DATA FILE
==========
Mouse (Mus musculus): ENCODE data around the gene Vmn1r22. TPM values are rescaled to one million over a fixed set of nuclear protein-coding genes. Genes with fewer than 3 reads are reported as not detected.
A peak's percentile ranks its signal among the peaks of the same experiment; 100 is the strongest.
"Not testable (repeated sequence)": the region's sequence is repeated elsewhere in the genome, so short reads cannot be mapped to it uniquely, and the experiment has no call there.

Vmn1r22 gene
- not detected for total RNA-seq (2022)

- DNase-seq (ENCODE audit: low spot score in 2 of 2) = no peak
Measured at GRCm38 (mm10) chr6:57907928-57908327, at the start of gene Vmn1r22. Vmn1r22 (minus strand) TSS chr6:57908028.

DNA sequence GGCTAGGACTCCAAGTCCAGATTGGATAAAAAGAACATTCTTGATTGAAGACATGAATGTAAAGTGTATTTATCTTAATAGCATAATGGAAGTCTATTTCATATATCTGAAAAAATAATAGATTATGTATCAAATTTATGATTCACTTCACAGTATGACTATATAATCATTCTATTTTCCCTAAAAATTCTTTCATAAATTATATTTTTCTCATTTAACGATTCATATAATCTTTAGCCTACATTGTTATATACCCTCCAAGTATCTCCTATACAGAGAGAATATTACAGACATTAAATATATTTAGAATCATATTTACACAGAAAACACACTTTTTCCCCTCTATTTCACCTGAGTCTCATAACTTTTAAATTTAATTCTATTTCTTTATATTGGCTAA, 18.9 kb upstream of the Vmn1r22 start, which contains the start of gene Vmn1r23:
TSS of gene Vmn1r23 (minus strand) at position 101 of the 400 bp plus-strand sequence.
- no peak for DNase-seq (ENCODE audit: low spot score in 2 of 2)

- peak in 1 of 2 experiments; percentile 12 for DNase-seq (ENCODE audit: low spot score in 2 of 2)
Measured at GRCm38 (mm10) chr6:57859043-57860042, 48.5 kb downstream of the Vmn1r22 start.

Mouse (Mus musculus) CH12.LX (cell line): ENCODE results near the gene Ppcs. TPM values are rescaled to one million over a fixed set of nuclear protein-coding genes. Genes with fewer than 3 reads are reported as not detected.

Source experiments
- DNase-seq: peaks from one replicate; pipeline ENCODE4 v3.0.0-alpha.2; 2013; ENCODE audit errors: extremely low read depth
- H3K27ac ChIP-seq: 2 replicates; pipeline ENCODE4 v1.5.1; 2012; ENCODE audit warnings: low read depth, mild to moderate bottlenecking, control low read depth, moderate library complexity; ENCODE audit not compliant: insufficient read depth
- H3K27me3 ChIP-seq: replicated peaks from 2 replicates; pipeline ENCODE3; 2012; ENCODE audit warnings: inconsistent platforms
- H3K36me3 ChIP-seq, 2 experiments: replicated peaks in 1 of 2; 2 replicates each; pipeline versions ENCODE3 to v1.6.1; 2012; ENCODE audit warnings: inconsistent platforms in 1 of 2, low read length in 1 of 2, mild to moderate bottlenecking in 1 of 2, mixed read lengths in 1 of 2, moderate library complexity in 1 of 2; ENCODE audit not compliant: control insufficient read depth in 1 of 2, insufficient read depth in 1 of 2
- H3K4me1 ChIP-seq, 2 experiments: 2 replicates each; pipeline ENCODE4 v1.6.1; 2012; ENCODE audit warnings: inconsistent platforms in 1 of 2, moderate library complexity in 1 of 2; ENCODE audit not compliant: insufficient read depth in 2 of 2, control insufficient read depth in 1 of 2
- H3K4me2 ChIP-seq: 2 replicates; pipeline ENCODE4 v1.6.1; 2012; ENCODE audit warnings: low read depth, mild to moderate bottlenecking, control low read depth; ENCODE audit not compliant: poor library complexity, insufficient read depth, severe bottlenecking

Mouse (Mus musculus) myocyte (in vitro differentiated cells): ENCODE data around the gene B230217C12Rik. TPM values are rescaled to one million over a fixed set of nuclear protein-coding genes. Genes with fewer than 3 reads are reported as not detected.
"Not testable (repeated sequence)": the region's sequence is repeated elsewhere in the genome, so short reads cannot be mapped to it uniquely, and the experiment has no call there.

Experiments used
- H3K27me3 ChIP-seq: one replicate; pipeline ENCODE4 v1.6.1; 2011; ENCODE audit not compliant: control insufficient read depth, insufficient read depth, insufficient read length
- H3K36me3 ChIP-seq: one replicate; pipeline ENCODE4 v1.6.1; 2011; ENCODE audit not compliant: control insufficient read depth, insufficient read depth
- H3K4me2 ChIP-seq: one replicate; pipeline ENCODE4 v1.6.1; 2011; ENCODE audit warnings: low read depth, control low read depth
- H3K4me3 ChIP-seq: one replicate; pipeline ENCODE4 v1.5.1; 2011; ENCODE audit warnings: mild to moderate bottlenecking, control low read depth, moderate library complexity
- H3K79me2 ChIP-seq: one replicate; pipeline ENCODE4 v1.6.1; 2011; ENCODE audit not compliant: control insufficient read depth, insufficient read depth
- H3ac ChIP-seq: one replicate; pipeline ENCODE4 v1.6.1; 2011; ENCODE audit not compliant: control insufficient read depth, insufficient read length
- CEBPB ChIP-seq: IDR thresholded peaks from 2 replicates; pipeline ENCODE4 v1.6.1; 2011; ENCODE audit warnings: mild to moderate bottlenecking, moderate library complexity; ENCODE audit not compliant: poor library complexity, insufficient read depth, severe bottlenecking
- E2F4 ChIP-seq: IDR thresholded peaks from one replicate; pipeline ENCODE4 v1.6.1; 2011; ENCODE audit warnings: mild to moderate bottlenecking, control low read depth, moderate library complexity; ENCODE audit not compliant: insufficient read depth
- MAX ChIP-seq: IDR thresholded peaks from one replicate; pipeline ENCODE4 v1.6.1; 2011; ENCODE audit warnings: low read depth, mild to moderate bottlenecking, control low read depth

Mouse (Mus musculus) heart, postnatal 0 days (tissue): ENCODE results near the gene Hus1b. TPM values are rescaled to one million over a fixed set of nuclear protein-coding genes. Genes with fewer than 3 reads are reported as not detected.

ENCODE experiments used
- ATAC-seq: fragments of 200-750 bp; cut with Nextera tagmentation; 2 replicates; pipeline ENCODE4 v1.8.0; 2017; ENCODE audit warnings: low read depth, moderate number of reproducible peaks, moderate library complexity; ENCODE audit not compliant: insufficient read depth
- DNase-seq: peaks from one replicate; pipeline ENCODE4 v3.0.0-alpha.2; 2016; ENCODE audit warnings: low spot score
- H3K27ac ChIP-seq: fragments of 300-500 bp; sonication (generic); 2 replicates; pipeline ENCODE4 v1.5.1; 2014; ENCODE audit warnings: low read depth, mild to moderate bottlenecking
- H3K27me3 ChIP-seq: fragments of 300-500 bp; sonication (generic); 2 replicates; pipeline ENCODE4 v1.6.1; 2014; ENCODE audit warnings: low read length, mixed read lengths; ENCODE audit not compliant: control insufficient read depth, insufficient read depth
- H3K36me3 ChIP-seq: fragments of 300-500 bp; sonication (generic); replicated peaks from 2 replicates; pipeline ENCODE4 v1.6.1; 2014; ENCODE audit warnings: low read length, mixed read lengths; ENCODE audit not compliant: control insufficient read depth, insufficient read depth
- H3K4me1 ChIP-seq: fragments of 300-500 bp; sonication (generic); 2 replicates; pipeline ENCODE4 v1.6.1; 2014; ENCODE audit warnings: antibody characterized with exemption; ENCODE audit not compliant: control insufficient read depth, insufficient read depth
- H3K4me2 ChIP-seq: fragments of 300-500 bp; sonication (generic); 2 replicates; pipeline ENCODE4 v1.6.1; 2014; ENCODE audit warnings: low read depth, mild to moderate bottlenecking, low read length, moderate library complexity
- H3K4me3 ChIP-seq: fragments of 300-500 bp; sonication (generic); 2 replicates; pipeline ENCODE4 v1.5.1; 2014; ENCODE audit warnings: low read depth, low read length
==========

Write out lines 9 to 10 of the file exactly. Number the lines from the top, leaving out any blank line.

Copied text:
TSS of gene Vmn1r23 (minus strand) at position 101 of the 400 bp plus-strand sequence.
- no peak for DNase-seq (ENCODE audit: low spot score in 2 of 2)